It’s been days since that confrontation and I still can’t fully explain why I felt so personally offended at my friend’s choices—aside from the fact that she (and others) teasingly call me mom for a reason—but I knew couldn’t break eye contact until I felt her slide out of the defenses she had built around herself. I couldn’t allow any sort of cloud to diffuse the heat of that sun until I knew she faced her truth. And immediately then, when I felt it all slide away and my friend—my real friend and not the facade friend I had been facing just a minute earlier—returned, I softened my harsh noon sun and let it fade like a sunset as I listened, encouraged, and strengthened her post-confessional self alongside our far more earthly friend who is cool and soft like a forest after rain.


This is one of those posts where a bold title came to me before anything else. I’ve since forgotten the exact event that made me muse on friendships, as this had been a draft for quite some time now, but I’m sure it was an occasion where I read a situation to have way more a precarious nuance that most people would dismiss or not catch alltogether. 

Regardless, I still find value here so let’s chat about those we allow closer to us than most others: our friends.

I don’t know about you but I happen to be an audacious friend. I hold no qualms about calling out those I love, questioning their intentions, and challenging them to grow through their periods of stagnation. I’m not a warm fuzzy blanket of complacency and I’m certainly not the friend cheering on your bad decisions from the sidelines. I dig even deeper when it starts getting messy and I still stay through the inevitable cleanup. I love hard and intensely, and though my delivery is characterized by the flowery languages of love and respect, the intention behind it is strong and fierce.

But even I have fickle friends. The ones that are around because of habit, because of comfort or because you don’t want to be mean or dismissive for “no real reason alltogether.” The ones you can’t help but agree to do things for because they’re lovely but your heart isn’t all there. It feels wrong, surely, but it’s hard to stop something like that. 

The fickle friend offers a levity to the audacious friend. It’s a space where it’s strangely okay to care a little less. But as that’s the nature of the audacious friend, surely it’s damaging to engage in such a relationship. Right?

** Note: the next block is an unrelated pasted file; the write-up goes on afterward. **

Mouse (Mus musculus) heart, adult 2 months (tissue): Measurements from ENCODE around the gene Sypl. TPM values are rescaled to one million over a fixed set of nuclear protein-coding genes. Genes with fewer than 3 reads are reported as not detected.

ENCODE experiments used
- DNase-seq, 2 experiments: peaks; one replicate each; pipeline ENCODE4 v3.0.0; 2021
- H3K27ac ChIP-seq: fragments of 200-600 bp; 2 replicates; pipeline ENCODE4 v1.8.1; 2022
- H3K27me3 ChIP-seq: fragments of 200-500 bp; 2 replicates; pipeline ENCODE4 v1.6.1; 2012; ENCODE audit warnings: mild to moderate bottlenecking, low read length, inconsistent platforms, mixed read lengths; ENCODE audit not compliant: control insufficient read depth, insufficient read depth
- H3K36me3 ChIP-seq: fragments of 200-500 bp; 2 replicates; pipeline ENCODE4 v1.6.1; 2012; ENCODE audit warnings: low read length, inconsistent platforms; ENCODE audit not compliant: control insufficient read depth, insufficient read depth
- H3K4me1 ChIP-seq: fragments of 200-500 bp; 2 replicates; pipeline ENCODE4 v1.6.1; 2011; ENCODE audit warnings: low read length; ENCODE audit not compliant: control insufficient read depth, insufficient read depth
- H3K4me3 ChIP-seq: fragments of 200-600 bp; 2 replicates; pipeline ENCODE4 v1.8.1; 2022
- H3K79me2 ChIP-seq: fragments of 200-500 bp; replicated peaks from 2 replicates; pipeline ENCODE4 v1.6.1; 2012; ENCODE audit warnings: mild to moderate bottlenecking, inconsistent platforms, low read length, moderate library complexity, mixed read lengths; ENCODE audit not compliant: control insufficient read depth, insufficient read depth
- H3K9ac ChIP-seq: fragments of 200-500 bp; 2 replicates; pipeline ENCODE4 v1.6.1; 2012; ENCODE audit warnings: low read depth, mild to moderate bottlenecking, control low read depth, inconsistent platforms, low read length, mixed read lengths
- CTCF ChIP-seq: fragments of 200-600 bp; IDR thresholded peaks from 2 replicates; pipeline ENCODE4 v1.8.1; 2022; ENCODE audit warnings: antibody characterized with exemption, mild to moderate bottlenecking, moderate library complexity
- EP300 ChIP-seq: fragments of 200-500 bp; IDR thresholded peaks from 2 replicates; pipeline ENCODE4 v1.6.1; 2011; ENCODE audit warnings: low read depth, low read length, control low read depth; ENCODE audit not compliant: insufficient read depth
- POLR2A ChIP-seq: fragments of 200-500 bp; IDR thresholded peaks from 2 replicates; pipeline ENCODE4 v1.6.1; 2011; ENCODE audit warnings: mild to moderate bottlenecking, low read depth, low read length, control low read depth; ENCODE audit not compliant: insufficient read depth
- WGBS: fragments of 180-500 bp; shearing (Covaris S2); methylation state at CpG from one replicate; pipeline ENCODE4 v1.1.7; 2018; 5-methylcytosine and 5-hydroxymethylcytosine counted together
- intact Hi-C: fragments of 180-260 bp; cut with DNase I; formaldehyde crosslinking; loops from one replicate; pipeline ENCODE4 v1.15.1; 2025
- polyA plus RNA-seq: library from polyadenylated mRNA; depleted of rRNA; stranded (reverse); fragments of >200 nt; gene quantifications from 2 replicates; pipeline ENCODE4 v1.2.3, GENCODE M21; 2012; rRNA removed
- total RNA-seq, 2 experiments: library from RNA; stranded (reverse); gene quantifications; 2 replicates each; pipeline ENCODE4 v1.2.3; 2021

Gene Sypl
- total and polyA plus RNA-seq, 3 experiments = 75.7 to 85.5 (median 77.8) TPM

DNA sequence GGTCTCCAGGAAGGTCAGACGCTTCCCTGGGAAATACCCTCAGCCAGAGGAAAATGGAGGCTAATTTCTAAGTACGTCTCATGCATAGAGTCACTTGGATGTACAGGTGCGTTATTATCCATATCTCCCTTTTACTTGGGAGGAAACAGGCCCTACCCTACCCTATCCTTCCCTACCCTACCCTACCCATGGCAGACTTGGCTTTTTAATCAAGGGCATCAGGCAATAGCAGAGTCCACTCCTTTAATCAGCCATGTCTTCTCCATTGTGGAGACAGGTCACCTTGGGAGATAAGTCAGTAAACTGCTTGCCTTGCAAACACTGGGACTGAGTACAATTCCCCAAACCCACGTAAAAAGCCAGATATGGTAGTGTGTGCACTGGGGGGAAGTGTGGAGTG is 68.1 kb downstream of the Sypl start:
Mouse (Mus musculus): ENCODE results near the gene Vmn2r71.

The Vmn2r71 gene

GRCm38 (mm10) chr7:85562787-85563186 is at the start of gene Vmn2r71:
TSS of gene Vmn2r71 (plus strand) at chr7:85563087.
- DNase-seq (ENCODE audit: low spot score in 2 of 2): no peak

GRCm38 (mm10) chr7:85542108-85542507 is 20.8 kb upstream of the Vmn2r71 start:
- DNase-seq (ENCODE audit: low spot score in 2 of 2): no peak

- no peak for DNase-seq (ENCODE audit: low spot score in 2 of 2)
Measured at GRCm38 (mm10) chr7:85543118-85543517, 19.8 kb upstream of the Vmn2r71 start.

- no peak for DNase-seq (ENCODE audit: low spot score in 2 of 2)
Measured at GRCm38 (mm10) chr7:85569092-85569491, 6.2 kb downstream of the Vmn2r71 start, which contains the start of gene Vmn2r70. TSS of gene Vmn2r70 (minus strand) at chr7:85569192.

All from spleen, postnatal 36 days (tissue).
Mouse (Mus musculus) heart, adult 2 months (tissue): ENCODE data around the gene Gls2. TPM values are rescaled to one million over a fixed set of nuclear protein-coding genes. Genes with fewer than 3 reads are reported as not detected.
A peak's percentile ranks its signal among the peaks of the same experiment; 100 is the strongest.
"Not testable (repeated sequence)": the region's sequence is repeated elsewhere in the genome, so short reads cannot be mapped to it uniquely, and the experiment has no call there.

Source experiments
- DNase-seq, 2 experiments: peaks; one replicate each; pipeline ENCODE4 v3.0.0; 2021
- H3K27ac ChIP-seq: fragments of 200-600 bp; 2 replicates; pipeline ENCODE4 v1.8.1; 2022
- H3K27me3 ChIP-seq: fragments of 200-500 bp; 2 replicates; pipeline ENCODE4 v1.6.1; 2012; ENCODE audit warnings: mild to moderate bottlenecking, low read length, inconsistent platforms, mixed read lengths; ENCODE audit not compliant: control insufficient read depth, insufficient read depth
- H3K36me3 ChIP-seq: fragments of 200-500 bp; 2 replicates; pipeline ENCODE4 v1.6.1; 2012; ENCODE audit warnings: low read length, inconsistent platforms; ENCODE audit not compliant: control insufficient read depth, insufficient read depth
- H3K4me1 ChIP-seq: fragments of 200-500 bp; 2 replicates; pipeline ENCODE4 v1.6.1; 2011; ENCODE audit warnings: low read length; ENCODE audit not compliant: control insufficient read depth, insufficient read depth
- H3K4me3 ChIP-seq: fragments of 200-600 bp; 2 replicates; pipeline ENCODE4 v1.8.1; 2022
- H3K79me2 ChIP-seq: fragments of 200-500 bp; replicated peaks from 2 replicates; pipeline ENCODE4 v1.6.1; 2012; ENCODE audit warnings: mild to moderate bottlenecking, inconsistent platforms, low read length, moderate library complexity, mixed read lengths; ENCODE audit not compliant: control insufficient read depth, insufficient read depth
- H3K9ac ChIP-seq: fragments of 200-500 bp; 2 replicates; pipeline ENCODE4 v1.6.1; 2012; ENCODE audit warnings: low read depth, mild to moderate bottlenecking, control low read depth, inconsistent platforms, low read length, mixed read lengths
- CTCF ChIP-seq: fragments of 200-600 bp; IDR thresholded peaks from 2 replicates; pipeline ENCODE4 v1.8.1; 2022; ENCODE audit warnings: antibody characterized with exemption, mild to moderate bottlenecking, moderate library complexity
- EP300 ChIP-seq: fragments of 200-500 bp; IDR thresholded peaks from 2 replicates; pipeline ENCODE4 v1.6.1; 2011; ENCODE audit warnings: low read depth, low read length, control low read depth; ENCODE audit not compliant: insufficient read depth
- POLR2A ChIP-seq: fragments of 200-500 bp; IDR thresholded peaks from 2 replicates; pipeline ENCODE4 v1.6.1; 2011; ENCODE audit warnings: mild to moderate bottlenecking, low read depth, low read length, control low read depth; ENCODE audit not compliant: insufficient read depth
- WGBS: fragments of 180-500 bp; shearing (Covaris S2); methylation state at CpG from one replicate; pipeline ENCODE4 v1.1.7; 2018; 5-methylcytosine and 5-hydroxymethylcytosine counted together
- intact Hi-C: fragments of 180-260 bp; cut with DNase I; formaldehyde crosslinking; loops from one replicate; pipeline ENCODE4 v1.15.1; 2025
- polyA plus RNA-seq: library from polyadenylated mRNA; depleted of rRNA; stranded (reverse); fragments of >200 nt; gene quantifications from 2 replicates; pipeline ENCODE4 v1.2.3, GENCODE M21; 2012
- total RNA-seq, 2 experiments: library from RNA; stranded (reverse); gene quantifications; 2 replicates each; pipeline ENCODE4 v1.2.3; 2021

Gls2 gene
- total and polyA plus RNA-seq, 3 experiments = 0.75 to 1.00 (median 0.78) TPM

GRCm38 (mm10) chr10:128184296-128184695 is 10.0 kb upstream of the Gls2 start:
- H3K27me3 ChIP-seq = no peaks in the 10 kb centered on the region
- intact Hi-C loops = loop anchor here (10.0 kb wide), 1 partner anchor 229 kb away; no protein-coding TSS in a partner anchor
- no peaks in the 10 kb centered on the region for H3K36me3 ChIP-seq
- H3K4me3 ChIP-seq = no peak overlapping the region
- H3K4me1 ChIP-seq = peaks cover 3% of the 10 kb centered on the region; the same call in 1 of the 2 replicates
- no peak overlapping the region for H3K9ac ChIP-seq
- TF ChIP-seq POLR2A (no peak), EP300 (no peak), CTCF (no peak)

I don’t know. But as soon as I figure it out, I’ll let you know.


It’s slightly after midnight.

I’m sitting at a sturdy kitchen table in a relatively new house in a relatively affluent suburb. As we speak, I’m tapping relatively advanced words into a relatively advanced web-based blogging platform on a relatively new laptop.

I don’t know what the outside air feels like, because I’m cozily tucked away from it, thanks to the relatively new roof above my head. I’d guess that it’s beautiful outside because of the relatively nice climate that I live in now that it’s nearly spring.

I’m warm, and fed, and clothed in relatively new business casual-style clothing. There’s a relatively new Michael Kors watch on my left wrist and there are relatively new silver bead earrings from Tiffany & Co. pierced through my ears.

By this description, you’d guess that I’m relatively affluent. And that would be a relatively accurate guess. I live in a safe neighborhood in a good state in what most would consider one of the best countries in the world. I was raised by two hard-working parents—more on that later—who afforded me every possible opportunity I wanted to pursue. With the exception of one biggie—more on that later.

I am educated far past most but less than some. And so I am affluent (on the surface).

Let’s address the more on that later’s. College was one thing that my hard-working parents never had the opportunity for. And college was the one opportunity that my hard-working parents couldn’t actually afford to give me, even though on the surface it seemed they could. Not attending wasn’t an option. Because it was unattainable to them, its importance and status was elevated—far beyond its actual merit—for me. So this nerdling researched, and hunted, and visited, and pro/conned until her heart was content.

There was a private college that caught my eye. Of course, right? It felt like home. It felt as though it was the hub of every possible opportunity I could ever want and I could have all of them if I just went there. My parents agreed. My high school guidance counselor agreed. The college itself agreed. Heck, even the banking institutions agreed. And so I went.

Chase and Sallie Mae became my best friends because FAFSA was my worst enemy. Like an ox, I piled years worth of tuition upon my debt-free, credit-virgin shoulders. I had a blissful experience—deferment is a beautiful thing—until reality set in. End grace.

That reality brings us back here, to the current scenario of just past midnight at the kitchen table in my parents’ relatively new house in our relatively affluent suburb where I will live for the next God knows how many years because I can’t afford to live on my own. Before we go any further, you should know that I feel like an ass. So it’s okay with me if you think I sound like one.